“I thank God that we have the support of the company because it is so good that we do this. It would be good to improve what we do each time we go – support them with their school homework, read, play and do other activities depending on their ages. I volunteer myself any time I am needed.”
Another volunteer, Heidy Ralda, said: “The Community Program is excellent because it gives us the opportunity to provide a human service to the children at the Hospicio San José. The 2015 activity was very nice because I could see how happy the children were when the AkzoNobel team visited them. I could also see their faces when they saw the cake we shared with them during the activities – two girls told me they are all really happy when we visit.”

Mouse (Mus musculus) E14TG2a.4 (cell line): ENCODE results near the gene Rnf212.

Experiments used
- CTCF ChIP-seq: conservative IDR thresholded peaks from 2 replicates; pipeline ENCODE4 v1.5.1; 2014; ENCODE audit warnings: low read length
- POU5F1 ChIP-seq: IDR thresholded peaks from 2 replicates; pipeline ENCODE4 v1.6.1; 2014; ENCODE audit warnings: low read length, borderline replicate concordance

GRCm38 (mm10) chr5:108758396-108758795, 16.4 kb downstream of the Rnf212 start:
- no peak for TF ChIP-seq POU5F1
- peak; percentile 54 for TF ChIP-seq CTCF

Sayda Orozco, who was part of last year’s activities, said: “It was my first time working with people and children affected by the HIV virus and it was wonderful to see AkzoNobel people helping, making minor repairs and making it a nice and happy time for the children. It also helps us to work as a team and value our own health and lives more.”